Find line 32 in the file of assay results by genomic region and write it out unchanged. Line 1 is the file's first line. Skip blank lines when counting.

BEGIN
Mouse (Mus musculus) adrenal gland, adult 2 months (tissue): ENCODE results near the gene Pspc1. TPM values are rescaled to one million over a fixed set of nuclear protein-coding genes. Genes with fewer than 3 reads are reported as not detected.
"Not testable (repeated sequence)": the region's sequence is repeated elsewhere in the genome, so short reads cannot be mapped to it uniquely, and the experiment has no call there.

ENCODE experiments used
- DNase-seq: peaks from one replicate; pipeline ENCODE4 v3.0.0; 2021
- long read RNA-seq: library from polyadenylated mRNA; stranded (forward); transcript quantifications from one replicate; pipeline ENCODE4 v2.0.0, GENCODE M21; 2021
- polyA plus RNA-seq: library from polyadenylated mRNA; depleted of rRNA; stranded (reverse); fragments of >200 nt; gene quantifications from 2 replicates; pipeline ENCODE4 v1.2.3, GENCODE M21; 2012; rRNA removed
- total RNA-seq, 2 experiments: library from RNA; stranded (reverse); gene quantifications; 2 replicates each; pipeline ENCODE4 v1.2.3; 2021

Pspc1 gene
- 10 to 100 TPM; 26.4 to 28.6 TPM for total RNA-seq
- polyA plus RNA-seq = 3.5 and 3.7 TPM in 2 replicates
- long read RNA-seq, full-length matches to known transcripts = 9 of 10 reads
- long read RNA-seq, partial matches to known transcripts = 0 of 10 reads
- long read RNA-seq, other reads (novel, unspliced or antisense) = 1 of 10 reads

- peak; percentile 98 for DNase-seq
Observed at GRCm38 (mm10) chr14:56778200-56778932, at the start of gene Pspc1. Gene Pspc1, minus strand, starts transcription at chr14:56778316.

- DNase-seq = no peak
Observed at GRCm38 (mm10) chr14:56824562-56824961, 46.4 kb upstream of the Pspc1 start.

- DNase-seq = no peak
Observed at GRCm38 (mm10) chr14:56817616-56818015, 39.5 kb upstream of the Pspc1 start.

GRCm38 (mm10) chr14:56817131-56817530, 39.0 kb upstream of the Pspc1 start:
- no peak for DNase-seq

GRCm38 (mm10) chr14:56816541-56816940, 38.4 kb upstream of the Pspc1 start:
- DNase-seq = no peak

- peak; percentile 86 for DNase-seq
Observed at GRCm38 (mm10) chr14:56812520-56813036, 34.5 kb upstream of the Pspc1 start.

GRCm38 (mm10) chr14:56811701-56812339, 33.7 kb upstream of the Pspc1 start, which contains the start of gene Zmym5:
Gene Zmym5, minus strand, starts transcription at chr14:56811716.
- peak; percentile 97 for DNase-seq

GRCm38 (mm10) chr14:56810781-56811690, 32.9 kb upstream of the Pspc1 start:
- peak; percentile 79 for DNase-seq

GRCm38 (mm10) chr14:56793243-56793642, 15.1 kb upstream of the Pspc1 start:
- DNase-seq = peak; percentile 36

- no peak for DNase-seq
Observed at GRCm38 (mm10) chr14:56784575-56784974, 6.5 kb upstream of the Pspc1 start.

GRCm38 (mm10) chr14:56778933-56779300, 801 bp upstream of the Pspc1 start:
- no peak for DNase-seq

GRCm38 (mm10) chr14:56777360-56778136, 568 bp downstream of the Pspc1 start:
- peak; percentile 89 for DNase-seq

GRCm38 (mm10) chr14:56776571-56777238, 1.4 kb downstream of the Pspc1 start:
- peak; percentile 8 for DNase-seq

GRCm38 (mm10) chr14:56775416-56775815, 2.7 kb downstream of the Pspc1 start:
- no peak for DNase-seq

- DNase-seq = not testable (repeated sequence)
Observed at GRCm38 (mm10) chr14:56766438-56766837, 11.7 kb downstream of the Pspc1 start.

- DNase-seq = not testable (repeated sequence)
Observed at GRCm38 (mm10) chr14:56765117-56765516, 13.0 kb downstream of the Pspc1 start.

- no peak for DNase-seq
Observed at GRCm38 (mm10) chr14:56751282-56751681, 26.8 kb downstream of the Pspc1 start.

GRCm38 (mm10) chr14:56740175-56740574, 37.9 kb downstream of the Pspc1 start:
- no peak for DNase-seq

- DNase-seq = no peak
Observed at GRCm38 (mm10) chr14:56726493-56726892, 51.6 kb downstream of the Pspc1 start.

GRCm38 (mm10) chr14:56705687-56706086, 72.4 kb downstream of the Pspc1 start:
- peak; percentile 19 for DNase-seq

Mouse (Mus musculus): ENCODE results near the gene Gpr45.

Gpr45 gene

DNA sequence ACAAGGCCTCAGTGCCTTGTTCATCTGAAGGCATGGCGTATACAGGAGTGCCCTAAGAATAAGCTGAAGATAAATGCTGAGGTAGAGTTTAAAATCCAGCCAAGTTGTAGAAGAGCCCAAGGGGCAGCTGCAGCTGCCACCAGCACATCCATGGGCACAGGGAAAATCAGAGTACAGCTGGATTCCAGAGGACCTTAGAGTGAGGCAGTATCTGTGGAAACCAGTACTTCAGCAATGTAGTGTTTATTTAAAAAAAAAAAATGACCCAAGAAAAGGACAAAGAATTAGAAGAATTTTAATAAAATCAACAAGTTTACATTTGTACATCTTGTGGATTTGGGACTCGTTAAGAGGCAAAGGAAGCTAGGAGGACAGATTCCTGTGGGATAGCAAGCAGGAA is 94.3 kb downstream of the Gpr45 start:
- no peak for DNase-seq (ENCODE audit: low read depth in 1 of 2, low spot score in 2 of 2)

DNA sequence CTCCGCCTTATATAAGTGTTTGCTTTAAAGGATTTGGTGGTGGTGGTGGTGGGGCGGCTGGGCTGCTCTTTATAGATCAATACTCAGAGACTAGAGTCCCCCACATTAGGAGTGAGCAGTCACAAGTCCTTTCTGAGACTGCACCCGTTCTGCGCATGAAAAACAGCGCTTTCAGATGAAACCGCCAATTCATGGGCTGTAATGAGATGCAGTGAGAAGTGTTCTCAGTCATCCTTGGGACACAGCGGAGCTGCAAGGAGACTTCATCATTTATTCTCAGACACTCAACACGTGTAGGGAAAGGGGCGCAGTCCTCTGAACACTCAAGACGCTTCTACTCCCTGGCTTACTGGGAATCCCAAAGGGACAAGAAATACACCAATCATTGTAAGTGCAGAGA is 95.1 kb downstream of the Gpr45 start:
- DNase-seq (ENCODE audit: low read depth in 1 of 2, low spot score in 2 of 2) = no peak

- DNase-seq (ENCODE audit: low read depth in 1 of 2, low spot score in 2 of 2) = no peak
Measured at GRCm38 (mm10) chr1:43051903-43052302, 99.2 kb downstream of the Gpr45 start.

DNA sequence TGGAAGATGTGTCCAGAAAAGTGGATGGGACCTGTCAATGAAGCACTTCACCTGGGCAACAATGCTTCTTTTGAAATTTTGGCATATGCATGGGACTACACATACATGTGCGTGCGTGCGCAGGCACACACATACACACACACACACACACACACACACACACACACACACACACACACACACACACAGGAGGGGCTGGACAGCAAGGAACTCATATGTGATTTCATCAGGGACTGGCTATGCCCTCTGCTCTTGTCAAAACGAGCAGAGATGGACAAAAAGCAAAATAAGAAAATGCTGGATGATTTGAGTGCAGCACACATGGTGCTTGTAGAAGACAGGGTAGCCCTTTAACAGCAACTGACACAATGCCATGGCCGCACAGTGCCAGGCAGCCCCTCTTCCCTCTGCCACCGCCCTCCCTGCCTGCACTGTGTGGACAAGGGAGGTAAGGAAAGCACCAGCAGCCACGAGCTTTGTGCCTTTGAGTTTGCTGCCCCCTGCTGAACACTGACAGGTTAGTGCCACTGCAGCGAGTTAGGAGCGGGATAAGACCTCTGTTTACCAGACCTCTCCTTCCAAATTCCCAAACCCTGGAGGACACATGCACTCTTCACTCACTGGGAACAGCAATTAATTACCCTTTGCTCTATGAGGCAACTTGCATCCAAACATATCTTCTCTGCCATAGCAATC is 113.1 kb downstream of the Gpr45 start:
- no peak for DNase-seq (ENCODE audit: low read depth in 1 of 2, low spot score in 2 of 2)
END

- DNase-seq = peak; percentile 36